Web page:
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Thread: Volunteer Firefighter Killed on Way to Accident Scene

  1. #1
    Registered User SeaBreeze's Avatar
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    Jan 2002

    Volunteer Firefighter Killed on Way to Accident Scene

    Volunteer Firefighter Killed on Way to Accident Scene

    The Highway Patrol says a volunteer firefighter was killed on his way to the scene of an accident when his car collided with a deputy's cruiser.

    The crash happened early Wednesday near the Leavenworth County town of Basehor. Authorities are looking at whether low-lying fog was partly to blame.

    Nineteen-year-old Jared Moore was a volunteer with the Fairmount Township Fire Department.

    The patrol says Moore was driving his own vehicle to the scene of a rollover accident when he slowed to make a left turn. A sheriff's deputy on his way to the scene hit Moore's car from behind.

    The patrol's report says Moore wasn't wearing a seat belt.

    Leavenworth County Sheriff Herb Nye says the deputy was treated at a hospital and will probably return to duty in a few days.

  2. #2
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    Firefighter killed in vehicle accident while responding to wreck

    Wreck that officials were headed to involved 17-year-old Basehor teen-ager

    By Lisa Scheller, News Editor
    Shawn Linenberger, Reporter

    Wednesday, December 29, 2004

    Both vehicles were on their way to an accident on Donahoo Road, said Chuck Magaha, who is the county's director of emergency preparedness and a Fairmount Township firefighter.

    The accident they were responding to occurred at 11:57 p.m. Tuesday. Rachel L. Miller, 17, Basehor, was driving east in the 15800 block of Donahoo when she lost control of the vehicle. The vehicle entered a ditch and rolled over numerous times before coming to a rest on its wheel. Miller was ejected from the vehicle and taken by air ambulance to the University of Kansas Hospital. On Wednesday, officials at the hospital could not release Miller's condition.

    According to the Kansas Highway Patrol, both vehicles involved in the fatality were driving north on 155th Street. Just after midnight, the 1994 Dodge Shadow driven by Moore had slowed and was attempting to turn left onto Donahoo Road when the sheriff's car, driven by Deputy Robert Peterman Jr., struck Moore's car from behind. Magaha said Moore, who was unconscious at the scene, later died at the University of Kansas Hospital in Kansas City, Kan. According to the accident report, Moore's seatbelt was not fastened.

    Peterman, who had been wearing his seatbelt, was taken to Cushing Memorial Hospital.

    Magaha said Moore had started on the department in August.

    "He was a real good firefighter," Magaha said. "He was real ambitions and very eager to learn. He was wanting to seek it as a career opportunity."

    Magaha said the last time a Fairmount Township firefighter died while responding to a call was in August 1975.

    "Barney Eberth was trying to hop a ride on a fire apparatus as it was going by," Magaha said. "He slipped off and was run over."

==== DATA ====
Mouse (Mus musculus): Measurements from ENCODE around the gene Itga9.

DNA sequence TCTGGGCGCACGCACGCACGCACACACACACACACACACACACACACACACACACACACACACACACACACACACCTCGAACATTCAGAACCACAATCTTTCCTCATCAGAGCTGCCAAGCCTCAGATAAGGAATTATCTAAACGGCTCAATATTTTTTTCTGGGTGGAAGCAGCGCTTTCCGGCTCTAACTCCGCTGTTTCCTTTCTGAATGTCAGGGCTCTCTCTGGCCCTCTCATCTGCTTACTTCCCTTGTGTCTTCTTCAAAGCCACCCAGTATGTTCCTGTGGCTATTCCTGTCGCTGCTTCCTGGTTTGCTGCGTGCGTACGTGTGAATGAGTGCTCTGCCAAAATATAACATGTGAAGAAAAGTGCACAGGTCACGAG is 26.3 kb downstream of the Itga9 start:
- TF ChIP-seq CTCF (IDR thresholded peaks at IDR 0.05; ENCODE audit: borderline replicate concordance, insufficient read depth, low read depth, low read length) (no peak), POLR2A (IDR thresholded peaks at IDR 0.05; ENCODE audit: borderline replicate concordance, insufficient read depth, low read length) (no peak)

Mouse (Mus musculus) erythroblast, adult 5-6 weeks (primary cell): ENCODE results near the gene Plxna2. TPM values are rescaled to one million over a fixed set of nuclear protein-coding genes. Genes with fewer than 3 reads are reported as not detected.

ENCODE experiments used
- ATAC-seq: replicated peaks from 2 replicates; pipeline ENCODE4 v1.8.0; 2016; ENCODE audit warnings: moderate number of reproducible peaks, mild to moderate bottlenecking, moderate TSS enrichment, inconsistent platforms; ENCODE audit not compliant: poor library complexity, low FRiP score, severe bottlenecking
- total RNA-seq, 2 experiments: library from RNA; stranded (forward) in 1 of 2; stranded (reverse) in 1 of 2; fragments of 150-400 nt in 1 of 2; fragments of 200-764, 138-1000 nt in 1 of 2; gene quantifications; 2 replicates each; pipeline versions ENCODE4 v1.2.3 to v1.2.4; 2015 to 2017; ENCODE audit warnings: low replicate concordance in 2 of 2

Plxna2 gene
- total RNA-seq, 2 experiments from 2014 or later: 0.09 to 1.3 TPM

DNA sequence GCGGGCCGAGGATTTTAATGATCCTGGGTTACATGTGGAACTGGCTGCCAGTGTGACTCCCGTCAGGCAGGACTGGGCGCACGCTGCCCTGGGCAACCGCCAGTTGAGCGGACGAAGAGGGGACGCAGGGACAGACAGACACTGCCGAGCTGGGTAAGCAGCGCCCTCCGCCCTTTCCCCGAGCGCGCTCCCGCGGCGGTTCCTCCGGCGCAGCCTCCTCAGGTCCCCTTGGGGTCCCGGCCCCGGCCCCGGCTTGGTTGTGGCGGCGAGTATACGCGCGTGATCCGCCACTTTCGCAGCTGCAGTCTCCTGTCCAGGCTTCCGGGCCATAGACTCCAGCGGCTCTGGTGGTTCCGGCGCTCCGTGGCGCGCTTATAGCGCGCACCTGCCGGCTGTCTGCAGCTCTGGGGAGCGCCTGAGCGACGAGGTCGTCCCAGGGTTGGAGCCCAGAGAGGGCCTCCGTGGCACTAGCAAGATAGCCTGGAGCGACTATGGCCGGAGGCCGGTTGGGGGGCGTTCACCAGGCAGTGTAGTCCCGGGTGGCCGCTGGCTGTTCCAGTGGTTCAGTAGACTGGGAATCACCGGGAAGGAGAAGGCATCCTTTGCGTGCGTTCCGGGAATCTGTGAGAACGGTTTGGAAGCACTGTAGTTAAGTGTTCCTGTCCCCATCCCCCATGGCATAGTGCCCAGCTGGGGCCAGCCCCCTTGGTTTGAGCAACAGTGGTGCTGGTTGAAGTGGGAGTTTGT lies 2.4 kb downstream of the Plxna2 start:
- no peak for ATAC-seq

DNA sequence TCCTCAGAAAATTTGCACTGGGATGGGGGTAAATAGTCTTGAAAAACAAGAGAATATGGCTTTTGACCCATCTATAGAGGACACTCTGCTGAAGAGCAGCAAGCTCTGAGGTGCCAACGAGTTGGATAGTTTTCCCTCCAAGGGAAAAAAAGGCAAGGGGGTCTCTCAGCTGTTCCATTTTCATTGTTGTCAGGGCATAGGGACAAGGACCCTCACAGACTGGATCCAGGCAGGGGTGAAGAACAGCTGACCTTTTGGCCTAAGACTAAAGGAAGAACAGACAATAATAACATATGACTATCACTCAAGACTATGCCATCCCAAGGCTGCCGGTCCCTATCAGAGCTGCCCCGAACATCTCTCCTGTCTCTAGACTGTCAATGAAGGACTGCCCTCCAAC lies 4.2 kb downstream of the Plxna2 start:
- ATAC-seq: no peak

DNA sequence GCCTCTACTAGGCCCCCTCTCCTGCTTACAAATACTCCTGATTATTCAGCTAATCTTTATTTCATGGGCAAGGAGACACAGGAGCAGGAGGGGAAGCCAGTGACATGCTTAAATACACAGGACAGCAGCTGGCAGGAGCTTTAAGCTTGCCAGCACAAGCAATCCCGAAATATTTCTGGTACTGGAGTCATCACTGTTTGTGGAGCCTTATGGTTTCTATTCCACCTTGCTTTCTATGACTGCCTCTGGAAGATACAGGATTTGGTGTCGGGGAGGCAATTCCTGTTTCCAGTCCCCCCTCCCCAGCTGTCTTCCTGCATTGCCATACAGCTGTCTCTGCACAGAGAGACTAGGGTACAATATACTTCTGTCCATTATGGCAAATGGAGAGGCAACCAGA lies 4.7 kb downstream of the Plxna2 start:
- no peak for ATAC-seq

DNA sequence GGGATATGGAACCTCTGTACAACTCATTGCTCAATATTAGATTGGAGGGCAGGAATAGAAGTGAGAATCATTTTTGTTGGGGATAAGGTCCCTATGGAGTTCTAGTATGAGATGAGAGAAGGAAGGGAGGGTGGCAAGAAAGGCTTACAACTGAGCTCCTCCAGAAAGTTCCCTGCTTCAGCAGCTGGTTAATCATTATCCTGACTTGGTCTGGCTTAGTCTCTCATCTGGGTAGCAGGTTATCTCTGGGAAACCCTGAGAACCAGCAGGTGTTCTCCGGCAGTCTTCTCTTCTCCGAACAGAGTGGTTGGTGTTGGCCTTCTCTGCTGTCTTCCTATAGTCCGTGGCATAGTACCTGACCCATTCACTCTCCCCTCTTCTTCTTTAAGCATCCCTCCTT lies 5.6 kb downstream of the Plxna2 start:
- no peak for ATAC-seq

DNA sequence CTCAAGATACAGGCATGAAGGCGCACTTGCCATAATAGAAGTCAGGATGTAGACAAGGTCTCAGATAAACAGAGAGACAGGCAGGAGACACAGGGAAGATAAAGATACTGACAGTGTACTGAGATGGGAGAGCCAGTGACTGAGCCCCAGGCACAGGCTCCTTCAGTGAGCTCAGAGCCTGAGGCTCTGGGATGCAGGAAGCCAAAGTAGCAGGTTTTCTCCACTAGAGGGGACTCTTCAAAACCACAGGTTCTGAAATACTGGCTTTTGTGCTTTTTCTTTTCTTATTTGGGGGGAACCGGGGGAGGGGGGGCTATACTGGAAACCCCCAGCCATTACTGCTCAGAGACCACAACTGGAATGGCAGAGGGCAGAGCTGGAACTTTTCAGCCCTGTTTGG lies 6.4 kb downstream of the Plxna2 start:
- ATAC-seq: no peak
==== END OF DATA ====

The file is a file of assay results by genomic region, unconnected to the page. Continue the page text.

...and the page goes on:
3. #3
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    Officer Cleared In Deadly Crash

    LEAVENWORTH COUNTY, Kan. -- "Not Guilty." That was the verdict for a Leavenworth County sheriff's deputy who crashed into and killed a volunteer firefighter on the way to a call.

    It took jurors under two hours to clear Robert Peterman, Jr. on Thursday.

    He crashed into firefigher Jared Moore last December as they were both trying to respond to the same wreck.

    Moore died in the crash that defense attorneys successfully argued couldn't be avoided.

    Peterman's attorney, KiAnn McBratney, said, "Jared didn't make an illegal turn, but he failed to yield to an emergency vehicle. My client couldn't avoid it."

    Jared's Mom, Marlene Moore, told KCTV5 News, "I'm extremely upset. Someone gets a year in jail for killing a neighbor's dog. And yet this arrogant, self-righteous, so-called police officer can run over and take my son's life and gets off scott free with no punishment."

    The legal action surrounding this case is not over. Jared Moore's family said they were considering a civil lawsuit.

  4. #4
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    Jan 2002
    Honoring a fallen brother

    By Joshua Roberts, staff writer

    Wednesday, January 5, 2005

    When I am called to duty God,
    Wherever flames may rage.
    Give me strength to save some life,
    Whatever be its age.
    Help me embrace a little child,
    Before it is too late.

    -- Excerpt from "A Fireman's Prayer"

    These words, rooted in the very beliefs of the late Jared Moore, may well have been on his mind as he rushed to the scene of an injury accident last week just north of Basehor.

    Friends and family of Moore, a 19-year-old volunteer firefighter, said he renewed a relationship with God late in his young life and in God's name dedicated himself to the service of helping others.

    Tragically, it was a career that was all too brief, a life taken away far too soon.

    Moore, a probationary firefighter for Fairmount Township Fire Department, died early last Wednesday morning from injuries he received in a two-vehicle accident at 155th Street and Donahoo Road just north of Basehor. He was buried Saturday in his native Harrison, Ark., but approximately 500 people attended a memorial service Monday afternoon at Savior of the World in Kansas City, Kan.

    Moore was the first Fairmount Township firefighter in nearly 30 years to be killed in the line of duty.

    Mike Criswell, a pastor from Moore's Church of Christ, said the young man so full of life came forward during a recent service and told the congregation he wanted to rededicate his life to the Lord. Moore, Criswell said, placed God and helping others above all else.